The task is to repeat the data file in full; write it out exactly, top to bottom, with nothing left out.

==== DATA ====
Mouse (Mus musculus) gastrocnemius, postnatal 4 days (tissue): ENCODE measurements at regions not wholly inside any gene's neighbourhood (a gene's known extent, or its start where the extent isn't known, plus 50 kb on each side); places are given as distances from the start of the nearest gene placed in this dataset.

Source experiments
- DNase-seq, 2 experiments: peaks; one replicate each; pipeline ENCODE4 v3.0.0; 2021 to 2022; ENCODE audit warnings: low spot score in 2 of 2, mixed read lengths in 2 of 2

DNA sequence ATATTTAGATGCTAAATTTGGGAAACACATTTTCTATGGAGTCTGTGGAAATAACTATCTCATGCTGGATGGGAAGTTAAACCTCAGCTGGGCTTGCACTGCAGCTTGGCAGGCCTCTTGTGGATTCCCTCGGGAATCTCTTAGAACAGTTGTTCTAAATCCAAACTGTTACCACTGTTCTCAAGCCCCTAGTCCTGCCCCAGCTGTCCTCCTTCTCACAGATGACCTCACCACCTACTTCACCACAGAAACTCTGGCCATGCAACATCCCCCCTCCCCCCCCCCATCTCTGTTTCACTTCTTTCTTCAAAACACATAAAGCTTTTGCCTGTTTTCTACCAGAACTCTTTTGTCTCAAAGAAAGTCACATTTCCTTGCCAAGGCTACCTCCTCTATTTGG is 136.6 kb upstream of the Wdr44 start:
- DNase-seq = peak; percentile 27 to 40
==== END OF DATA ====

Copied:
Mouse (Mus musculus) gastrocnemius, postnatal 4 days (tissue): ENCODE measurements at regions not wholly inside any gene's neighbourhood (a gene's known extent, or its start where the extent isn't known, plus 50 kb on each side); places are given as distances from the start of the nearest gene placed in this dataset.

Source experiments
- DNase-seq, 2 experiments: peaks; one replicate each; pipeline ENCODE4 v3.0.0; 2021 to 2022; ENCODE audit warnings: low spot score in 2 of 2, mixed read lengths in 2 of 2

DNA sequence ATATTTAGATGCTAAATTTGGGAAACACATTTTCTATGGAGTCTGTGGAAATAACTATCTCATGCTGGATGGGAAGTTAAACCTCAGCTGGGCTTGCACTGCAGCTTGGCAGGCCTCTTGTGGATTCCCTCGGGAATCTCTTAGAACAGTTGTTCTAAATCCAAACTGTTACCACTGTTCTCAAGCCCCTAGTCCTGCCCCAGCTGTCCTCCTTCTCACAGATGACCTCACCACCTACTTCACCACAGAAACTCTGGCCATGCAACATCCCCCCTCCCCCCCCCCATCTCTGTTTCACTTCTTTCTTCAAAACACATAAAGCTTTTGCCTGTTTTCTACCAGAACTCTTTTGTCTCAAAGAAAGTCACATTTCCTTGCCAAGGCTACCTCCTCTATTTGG is 136.6 kb upstream of the Wdr44 start:
- DNase-seq = peak; percentile 27 to 40